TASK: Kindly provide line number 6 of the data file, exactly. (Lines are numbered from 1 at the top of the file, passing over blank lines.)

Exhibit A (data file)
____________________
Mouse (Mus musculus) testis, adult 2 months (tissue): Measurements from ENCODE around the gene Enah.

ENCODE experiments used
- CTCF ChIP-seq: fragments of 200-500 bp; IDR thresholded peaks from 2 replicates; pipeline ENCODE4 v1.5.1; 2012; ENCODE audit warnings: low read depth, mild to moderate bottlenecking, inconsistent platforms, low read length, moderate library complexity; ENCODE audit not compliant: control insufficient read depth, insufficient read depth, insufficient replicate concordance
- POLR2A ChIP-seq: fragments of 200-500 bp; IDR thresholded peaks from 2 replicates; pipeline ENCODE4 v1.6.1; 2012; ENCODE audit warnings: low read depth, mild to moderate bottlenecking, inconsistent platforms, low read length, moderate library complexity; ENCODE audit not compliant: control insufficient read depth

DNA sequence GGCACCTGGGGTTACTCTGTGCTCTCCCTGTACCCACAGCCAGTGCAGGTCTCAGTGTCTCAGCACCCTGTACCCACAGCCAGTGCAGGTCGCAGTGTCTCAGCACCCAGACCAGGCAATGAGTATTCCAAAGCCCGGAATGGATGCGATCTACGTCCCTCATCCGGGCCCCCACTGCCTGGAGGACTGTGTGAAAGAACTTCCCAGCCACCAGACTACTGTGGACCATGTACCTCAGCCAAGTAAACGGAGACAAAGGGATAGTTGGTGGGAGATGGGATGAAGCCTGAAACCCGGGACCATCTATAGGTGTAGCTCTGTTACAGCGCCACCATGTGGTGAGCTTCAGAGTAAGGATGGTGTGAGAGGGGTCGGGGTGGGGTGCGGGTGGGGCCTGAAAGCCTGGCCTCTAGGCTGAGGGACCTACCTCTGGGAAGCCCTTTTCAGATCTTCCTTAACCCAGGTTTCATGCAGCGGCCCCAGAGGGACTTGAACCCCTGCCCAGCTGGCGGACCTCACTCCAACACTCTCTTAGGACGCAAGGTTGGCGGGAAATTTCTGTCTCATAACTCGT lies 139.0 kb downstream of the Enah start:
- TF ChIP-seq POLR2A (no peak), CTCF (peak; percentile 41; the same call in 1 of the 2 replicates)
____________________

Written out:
- TF ChIP-seq POLR2A (no peak), CTCF (peak; percentile 41; the same call in 1 of the 2 replicates)